So I have been strolling the hills of Tokyo and thinking of my blessing for a new era, in the style of Harry Potter and the Sacred Text. I don’t know how or if this is a thing people would do in Japan but I think the sentiment in enough. I go to the shrine by my hostel and stand in awe and hope that maybe the health will rub off on me.
I write this on a stoop as rain falls softly beside me. I am content. My body is tired, the good kind from lots of walking. My wrist aches, the bad kind of pain that scares me and makes me wonder about whether I can do things I care about. My sleeves are rolled up slightly and I am excited to spend the night reading a book that fills me with delight.
So a blessing for the new era:
May I be kind and patient. May others be kind and patient with me.
May we take care of each other. May we think more of beauty and joy and less of money. May we put well-being first and foremost.
May we remember that no matter how many iThings we create we are still merely creatures, that our lives and bodies are fragile and precarious.
May I remember to enjoy what I have while I have it. May I remember to enjoy the people who are in my life while I have them.
May I be wise enough to ask for help. May that help be available when I ask for it.
When we did the Trans Siberian we started in Beijin and worked our way towards Moscow. Awaiting us at the end of our journey was a monument, the zero marker for the route to Vladivostok. In our trusty Lonely Planet everything was organized from there. We often worked in reverse, going towards instead of away from zero.
Today I begin at zero, we begin at zero. Our journey through this city, the past, the future. Through choices and paths, myths and monuments. We begin at zero and work our way outwards.
Coming and going. Time feels circular. Big dominant cities tend to do things the same.
How do we measure a journey? A city? A place? Where does the kilometre market on the road sign actually measure to?
Nihobashi in Tokyo
I am glad that it’s a Sunday morning. It feels tame yet it’s still crowded and stressful. I want to disappear down a side street, find a cafe to read at, I don’t really want to be here.
I am worried about pickpockets, about all the ways I might fuck up and ended up having to spend money I don’t have. That voice was so loud before I left, louder than the excitement I was expectantly asked to feel. I was excited but my brain was more preoccupied with the feeling that I’d mess up in some unfixable way and never recover. The same feeling that drives my anxiety dreams about forgetting to do an assignment and then flunking out of my MLA because of it.
The silly thing is that I am very comfortable traveling. I have done it a lot and there are few things that feel as natural and easy.
I am good. I am content. My brain is tired and it really just wants to go somewhere cozy to listen to John Green’s voice as he examines and rates the world I inhabit in a way that makes me swoon at the beauty of stories and words, in a way that reminds me of how I got to be this particular person doing this set of things. Always the love of words and ideas and stories. Always.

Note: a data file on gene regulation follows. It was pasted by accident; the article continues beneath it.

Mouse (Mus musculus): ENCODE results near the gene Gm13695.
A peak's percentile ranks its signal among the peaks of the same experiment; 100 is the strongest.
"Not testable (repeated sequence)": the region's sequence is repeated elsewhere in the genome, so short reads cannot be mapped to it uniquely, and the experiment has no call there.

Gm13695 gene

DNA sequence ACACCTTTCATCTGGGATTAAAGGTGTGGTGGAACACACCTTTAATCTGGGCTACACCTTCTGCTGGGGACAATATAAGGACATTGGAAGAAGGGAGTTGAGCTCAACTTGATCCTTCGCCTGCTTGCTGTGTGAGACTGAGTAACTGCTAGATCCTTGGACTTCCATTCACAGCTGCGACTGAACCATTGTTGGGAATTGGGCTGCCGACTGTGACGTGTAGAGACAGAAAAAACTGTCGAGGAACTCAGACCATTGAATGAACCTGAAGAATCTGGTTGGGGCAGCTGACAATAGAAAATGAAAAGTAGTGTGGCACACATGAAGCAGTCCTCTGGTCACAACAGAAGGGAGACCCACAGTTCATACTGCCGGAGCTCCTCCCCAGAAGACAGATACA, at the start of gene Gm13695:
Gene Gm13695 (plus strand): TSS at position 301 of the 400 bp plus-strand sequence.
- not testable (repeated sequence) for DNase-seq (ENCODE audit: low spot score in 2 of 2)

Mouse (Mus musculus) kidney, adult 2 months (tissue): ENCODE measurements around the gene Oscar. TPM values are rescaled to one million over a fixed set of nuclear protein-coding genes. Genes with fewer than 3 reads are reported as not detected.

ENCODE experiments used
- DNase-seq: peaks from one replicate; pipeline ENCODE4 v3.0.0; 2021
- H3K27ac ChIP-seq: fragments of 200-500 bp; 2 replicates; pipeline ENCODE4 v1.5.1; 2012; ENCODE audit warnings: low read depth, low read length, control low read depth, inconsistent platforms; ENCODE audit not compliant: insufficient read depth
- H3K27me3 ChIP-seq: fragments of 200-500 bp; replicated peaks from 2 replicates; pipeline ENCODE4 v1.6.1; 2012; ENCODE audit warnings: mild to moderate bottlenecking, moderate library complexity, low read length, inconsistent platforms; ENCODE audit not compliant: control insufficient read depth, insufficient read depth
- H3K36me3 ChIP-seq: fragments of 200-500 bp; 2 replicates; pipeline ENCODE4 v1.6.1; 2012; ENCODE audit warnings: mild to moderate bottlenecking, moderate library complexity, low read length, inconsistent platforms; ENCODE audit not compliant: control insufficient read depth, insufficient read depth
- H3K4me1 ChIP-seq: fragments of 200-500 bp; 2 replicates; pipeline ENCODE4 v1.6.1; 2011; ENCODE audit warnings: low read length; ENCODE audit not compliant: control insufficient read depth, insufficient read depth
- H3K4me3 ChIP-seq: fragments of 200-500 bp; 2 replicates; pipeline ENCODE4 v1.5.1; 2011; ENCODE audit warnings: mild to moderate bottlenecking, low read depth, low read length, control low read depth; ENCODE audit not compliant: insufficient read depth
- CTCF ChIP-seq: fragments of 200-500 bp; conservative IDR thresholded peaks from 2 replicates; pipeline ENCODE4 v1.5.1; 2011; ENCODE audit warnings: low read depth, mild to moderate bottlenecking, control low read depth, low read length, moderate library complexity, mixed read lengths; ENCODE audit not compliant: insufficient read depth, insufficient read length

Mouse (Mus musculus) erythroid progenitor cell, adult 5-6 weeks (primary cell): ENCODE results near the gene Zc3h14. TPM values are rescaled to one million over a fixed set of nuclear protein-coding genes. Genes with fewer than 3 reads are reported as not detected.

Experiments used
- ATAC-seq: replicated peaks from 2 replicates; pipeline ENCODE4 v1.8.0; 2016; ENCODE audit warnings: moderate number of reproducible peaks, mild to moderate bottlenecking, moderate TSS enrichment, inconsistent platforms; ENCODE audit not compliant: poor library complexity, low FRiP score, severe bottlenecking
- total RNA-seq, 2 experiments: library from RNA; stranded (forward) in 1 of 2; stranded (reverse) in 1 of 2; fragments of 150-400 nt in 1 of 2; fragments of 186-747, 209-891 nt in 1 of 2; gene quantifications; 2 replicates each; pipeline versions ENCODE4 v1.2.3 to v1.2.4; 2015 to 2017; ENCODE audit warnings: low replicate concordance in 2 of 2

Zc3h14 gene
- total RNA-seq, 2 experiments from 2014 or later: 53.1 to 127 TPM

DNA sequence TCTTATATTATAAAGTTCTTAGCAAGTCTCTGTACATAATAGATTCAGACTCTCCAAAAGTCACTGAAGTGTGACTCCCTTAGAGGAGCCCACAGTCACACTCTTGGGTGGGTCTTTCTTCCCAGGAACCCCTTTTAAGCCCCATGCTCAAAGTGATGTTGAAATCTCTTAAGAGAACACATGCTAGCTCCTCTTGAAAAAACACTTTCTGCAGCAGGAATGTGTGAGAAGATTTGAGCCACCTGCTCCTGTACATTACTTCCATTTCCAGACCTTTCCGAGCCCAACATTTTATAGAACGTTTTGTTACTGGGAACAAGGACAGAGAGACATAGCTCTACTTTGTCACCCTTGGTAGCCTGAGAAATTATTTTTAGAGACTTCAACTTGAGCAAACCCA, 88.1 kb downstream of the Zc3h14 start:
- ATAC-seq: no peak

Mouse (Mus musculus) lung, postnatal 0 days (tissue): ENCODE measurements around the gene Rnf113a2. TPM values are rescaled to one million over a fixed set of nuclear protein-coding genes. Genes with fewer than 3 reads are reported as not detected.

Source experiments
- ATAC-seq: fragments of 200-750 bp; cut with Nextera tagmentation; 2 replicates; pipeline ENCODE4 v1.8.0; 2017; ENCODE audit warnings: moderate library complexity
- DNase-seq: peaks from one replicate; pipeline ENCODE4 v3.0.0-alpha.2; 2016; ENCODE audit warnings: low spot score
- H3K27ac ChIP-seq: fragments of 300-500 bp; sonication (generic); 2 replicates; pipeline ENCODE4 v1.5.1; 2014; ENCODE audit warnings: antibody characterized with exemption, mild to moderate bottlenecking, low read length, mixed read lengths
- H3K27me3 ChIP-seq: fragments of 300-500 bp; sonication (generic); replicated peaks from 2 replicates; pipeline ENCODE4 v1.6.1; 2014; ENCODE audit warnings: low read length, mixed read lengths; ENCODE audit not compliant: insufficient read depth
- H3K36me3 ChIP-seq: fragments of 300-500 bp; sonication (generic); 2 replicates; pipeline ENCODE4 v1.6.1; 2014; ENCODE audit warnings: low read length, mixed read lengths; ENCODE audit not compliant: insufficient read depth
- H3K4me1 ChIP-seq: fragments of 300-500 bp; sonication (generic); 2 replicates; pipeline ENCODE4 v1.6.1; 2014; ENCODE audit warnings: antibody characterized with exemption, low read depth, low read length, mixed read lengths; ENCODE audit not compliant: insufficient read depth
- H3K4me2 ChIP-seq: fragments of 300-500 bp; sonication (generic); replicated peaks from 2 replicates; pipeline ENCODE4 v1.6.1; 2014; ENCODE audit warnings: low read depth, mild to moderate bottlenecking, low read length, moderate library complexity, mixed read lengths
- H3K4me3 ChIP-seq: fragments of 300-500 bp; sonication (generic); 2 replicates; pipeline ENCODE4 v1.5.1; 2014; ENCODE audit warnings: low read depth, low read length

It’s early. I wandered the quiet streets of Tokyo and enjoyed the narrow alleys, vending machines and buildings. Was thrilled to discover an unremarkable park filled with people exercising and doing their morning routines. I watch water flow in a wide river that tries to contain and mask it.
I rode trains, beautiful, wonderful trains.
I was distraught to find that the pastry I ate for breakfast every morning the last time I was in Japan (yes EVERY morning) is no longer available. While mourning the loss of a treasured routine I tried a different pastry from 7/11 and was pleasantly satisfied.
Now I am here in Shibuya waiting for things to open, feeling tired. I came here because I’d like to buy a toque, because somehow I am always cold. I thought it was spring so I didn’t pack one. I don’t know if it’s worth it, or if I have enough cash in my wallet to buy one — an unfortunate oversight.
I remember liking a couple of design stores out here last time. I remember enjoying it.
I wait for things to open, I wait for the city and myself to wake up.
While cruising through my spreadsheet some Will Ferguson quotes popped up (well they were one of the last entries so I saw them right away). He wrote Hitching Rides With Buddha and does other travel writing, one of my great loves, so I thought I’d share some of those.
Cherry blossoms like so many things in this world are fleeting. You can try and chase them, to time the day right. You can also just enjoy them while you have them.
I've had Hitching Rides With Buddha by Will Ferguson for a while. The pages, when I actually sat down to read them, were fleeting. They passed quickly. Now it's over. I've finished this book and since I rarely re-read books I doubt I'll be back round this way.
I did very much enjoy this book. It was as easy to read as it was to misplace. It did not sit safely on a shelf. It is much underlined.
It's the type of book that reminds me of why I wanted to be a writer in the first place and why I am working on a travel book of my own. I've always loved travel writing — basically since I first encountered it in junior high or high school. It was what I wanted to do when I grew up.
I've been making progress on things. Feeling a bit better while also trying to make peace with the fact that I might feel kind of crappy from now on. I have three big goals for the end of August and I am on my way to achieving each of them.
This book is another lesson on getting stuff done. I spend a lot more time thinking about the thing and not doing it than actually doing it.
Sure actually dealing with my poor file choices made over a decade is a lot of work. Sure editing a book is a lot of work. Mostly I just feel overwhelmed or tired and make excuses not to deal with it.
Yesterday I went to a cute cafe, now with easel because of back pain, and edited my book. It could be good. I come off as being really anxious. Really anxious. I guess I am a lot of the time. It also has some of my Rhi humour at moments.
I'm glad I'm doing it. In high school a book, like the one I just read, was to me the greatest thing a human could achieve. You get there by doing it. Bit by bit. By actually doing it. Making the time, instead of the excuses.
It's nice to have these crisp and fantastic sentences to remind me of why I'm doing this in the first place.